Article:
what

what
1. general.
As a relative pronoun, what is an especially complex word because it can be either singular or plural and can refer both to words that have gone before and to words that come later in the sentence. In general it stands for a group of two or more words such as that which, those which, the thing (or things) that, anything (or everything) that, etc.:

• What you need…is some outside interest —Ruth Rendell, 1974

• They contribute what they can, if they are lucky enough to find work —Contemporary Review, 2000.

It must not be used as equivalent to the simple relative pronouns that, which, or who, a use characteristic of highly informal or uneducated speech:

• I was the only boy in our school what had asthma —William Golding, 1954.

2. singular what.
A problem of singular or plural verb agreement arises when what is singular but looks forward to a plural noun or pronoun later in the sentence: What we need is/are clear guidelines. Fowler had a useful rule that if the sentence begins in the singular (i.e. if the initial what is singular), the continuation should also be singular; so the example just given would be expressed in the form What we need is clear guidelines. In current use this rule is often respected, as the following examples show:

• What really worries me is the numbers —Nina Bawden, 1987

• What bothered him was drivers who switched lanes without signalling —New Yorker, 1989.

In these cases, it is arguable that a noun phrase such as the circumstance of or the fact of should be understood after the main verb; it is not the numbers or the drivers as such that cause the worry in the first example or the bother in the second, but the fact of what they represented or were doing. There are, however, counter examples to be found:

• What concerns me are the number of construction projects that are delayed —York Press, 2004 [OEC].

3. plural what.
A different situation arises when what is plural: I have few books, and what there are do not help me. In this sentence, what refers back to books, and so its plural status is clear. When what refers forward, the choice is less obvious: We seem to have abandoned what seem/seems to us to be the most valuable parts of our Constitution. Fowler (whose example this is) had another useful rule in these cases: if what can be resolved into the —s that, with —s standing for a plural noun that comes later in the sentence, the construction should be plural. In the example just given, what…can be resolved into the parts of our Constitution that…, and the continuation should therefore be seem (plural), not seems. If the relative clause introduced by what comes at the head of the sentence, the same rule can be followed if what can be resolved into that which: What [= that which] is required is faith and confidence, and willingness to work. This principle is much less secure, however, since what in the example given (Fowler's again) can as easily be resolved as the things which (plural): What [= the things which] are required are faith and confidence, and willingness to work. Here there is clearly a choice, and naturalness and rhythm will often be decisive; the important point is that the choice between singular and plural should be consistent throughout the sentence, and that a singular what should not be followed by a plural continuation: ☒ What is required are faith and confidence, and willingness to work.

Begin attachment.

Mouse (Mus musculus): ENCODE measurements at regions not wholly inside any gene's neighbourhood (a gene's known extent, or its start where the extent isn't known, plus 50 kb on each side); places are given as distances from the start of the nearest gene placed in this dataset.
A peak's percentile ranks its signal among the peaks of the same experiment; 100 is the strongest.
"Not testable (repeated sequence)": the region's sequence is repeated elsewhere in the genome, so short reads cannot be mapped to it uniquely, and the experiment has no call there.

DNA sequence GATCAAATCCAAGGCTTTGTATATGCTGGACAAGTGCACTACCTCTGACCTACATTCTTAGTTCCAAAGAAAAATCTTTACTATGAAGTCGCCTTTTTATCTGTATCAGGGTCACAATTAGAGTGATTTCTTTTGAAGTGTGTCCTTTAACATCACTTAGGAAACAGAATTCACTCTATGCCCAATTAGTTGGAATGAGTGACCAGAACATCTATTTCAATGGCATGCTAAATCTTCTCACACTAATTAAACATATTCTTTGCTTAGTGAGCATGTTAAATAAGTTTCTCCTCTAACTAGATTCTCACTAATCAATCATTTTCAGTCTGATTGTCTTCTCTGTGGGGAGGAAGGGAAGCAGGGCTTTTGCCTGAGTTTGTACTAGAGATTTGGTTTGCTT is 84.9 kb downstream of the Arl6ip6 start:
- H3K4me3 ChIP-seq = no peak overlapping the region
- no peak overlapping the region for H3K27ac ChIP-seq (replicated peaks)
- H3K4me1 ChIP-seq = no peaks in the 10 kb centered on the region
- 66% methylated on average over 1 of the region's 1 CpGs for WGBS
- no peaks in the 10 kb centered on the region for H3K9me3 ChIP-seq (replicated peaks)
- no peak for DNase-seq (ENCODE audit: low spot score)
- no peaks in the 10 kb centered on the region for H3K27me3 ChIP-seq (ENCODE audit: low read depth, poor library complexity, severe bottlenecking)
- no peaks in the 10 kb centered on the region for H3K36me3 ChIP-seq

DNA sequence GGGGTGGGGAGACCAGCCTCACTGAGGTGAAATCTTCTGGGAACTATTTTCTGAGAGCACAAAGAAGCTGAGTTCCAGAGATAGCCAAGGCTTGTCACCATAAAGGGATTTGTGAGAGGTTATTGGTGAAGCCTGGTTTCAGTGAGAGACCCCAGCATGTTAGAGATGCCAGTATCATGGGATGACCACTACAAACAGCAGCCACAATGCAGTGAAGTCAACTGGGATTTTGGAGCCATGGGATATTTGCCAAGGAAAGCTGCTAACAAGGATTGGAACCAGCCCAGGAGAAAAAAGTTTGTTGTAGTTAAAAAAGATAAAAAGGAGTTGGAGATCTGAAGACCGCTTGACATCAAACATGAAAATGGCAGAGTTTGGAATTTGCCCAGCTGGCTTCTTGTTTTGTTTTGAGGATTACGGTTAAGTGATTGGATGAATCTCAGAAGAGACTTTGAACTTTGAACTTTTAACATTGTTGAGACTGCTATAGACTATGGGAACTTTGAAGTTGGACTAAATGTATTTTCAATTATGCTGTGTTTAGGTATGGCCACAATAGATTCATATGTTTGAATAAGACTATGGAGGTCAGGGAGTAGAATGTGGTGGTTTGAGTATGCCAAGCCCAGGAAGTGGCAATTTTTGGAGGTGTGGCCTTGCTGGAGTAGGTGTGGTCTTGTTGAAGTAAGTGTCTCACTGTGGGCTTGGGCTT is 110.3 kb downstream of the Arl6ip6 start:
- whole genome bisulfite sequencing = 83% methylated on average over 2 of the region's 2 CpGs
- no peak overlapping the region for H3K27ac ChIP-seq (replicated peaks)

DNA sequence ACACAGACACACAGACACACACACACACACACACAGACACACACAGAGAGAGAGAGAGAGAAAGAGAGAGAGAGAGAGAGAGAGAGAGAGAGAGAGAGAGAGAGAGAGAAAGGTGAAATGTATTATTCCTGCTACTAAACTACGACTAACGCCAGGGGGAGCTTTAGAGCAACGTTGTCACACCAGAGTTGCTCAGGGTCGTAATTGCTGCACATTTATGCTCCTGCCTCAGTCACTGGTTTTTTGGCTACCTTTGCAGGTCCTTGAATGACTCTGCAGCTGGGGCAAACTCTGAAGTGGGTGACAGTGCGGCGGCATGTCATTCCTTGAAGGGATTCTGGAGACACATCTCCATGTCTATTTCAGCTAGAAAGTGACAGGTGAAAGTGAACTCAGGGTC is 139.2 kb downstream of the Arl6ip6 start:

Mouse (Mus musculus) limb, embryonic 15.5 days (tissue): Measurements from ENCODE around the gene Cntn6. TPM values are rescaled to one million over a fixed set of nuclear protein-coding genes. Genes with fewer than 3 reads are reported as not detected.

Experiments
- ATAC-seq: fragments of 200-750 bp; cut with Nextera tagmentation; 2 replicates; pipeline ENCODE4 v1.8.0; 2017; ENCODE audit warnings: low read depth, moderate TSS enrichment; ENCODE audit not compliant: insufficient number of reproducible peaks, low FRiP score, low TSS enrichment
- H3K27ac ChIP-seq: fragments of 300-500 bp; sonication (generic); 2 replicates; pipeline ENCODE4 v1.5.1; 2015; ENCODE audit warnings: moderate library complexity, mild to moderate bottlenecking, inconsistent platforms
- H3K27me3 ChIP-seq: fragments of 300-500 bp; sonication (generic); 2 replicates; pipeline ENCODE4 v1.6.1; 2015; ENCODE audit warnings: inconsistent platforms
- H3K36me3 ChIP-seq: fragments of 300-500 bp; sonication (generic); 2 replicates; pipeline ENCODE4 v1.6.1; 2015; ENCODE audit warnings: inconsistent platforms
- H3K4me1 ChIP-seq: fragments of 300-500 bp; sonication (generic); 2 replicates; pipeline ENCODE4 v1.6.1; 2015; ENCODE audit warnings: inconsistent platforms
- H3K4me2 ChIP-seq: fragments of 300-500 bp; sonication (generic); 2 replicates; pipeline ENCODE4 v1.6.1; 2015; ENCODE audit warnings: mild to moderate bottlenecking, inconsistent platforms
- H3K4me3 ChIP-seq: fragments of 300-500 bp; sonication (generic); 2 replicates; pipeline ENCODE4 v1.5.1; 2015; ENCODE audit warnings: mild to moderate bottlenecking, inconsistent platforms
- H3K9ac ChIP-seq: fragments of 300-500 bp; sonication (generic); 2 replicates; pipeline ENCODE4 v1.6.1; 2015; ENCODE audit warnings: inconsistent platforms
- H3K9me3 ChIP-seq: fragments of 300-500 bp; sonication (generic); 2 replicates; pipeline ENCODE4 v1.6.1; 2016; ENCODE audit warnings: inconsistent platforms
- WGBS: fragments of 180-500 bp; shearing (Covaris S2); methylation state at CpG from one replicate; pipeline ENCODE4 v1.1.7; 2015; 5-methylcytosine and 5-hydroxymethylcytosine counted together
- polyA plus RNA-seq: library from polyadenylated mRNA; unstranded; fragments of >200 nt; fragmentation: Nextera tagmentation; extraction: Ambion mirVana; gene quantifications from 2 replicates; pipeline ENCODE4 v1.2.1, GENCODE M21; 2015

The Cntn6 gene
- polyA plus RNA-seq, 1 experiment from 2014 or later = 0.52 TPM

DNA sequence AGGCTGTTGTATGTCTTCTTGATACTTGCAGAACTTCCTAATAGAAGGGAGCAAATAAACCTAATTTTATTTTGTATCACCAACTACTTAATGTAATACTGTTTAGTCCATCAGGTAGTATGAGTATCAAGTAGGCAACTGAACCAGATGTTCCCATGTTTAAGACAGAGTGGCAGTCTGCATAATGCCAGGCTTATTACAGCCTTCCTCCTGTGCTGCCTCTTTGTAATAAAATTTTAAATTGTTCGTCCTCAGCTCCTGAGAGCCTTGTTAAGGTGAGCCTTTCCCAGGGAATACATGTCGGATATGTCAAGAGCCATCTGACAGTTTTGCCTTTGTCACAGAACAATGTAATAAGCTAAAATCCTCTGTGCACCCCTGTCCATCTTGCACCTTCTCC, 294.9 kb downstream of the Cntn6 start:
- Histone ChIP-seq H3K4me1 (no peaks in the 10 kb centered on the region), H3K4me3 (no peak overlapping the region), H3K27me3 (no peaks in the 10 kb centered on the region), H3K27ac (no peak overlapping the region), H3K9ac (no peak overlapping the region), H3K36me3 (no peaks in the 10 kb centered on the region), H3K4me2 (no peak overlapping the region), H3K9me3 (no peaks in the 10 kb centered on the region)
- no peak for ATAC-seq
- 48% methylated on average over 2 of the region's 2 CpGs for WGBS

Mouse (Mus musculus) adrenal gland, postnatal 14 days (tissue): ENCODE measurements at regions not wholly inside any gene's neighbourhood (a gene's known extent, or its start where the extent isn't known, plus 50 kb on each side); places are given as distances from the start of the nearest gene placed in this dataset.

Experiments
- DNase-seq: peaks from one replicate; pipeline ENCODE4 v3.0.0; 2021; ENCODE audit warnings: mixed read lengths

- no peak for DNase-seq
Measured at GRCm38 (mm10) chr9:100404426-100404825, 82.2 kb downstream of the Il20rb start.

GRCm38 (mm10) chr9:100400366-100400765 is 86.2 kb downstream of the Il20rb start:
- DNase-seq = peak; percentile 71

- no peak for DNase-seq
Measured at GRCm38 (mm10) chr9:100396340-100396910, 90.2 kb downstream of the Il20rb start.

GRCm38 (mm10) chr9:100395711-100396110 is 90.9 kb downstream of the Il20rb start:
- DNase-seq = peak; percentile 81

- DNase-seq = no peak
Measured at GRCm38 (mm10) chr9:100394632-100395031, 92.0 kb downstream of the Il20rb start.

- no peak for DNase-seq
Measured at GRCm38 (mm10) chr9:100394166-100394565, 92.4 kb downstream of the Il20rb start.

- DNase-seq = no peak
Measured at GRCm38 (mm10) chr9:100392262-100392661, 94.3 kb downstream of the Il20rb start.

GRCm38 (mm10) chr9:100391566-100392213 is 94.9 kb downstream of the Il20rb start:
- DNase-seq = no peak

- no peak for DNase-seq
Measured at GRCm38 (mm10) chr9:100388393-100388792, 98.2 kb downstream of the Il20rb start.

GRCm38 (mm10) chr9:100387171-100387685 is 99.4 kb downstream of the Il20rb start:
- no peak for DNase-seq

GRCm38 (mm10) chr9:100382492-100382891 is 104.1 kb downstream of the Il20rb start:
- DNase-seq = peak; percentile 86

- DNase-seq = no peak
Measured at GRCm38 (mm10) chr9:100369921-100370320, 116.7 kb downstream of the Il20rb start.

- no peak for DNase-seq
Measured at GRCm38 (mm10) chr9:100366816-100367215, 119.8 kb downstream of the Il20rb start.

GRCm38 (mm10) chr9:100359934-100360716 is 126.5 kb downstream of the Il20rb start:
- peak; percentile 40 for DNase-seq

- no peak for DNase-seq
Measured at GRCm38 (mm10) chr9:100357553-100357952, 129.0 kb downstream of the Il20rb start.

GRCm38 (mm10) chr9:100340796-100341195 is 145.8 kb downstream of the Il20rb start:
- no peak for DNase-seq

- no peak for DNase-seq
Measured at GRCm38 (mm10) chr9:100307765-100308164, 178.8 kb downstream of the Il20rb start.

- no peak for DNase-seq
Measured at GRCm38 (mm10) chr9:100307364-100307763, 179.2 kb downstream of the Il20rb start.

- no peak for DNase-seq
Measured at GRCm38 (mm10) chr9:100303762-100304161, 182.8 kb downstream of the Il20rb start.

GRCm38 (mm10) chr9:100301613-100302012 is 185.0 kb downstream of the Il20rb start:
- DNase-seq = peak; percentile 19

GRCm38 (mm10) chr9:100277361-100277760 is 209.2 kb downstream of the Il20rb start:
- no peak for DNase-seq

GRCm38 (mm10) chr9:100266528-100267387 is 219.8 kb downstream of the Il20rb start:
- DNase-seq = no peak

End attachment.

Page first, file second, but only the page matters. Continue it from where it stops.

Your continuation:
4. the type whatand which
When a relative clause introduced by what is followed by further relative clauses joined by a conjunction such as and or but, the what should be repeated when it refers to something other than at its first occurrence:

• There is a definite mis-match between what universities are producing and what industry is wanting —Daily Telegraph, 1971.

In this example, the first what refers to one thing and the second what to another, and both are needed. But the temptation to use a further what (or worse, a relative which) should be resisted when this would have the same grammatical status (as subject or object in its clause) and reference, since the first what is adequate to sustain the sense: ☒ Nobody is going to object to what is a popular measure and which will help those most in need should be rewritten as Nobody is going to object to what is a popular measure and will help those most in need (or as Nobody is going to object to what is a popular measure which will help those most in need, where a popular measure becomes the antecedent of which).
5. what after as and than.
What should not be used after the conjunctions as and than in comparative constructions of the following type:

• ☒ People who have difficulty in ‘hearing’ intonation patterns are generally only having difficulty in relating what they hear (which is the same as what everyone else hears) to this ‘pseudo-spatial’ representation —P. Roach, 1983

(read: the same as everyone else hears)

• ☒ She sometimes comes out with more than what she went in with —R. Hamilton, 1993

(read: more than she went in with).
But what should be used when it is essential to the structure of the sentence:

• It was always easier to say what such a school should not be, rather than what it should be —H. Judge, 1984.


Modern English usage. 2014.

Synonyms:

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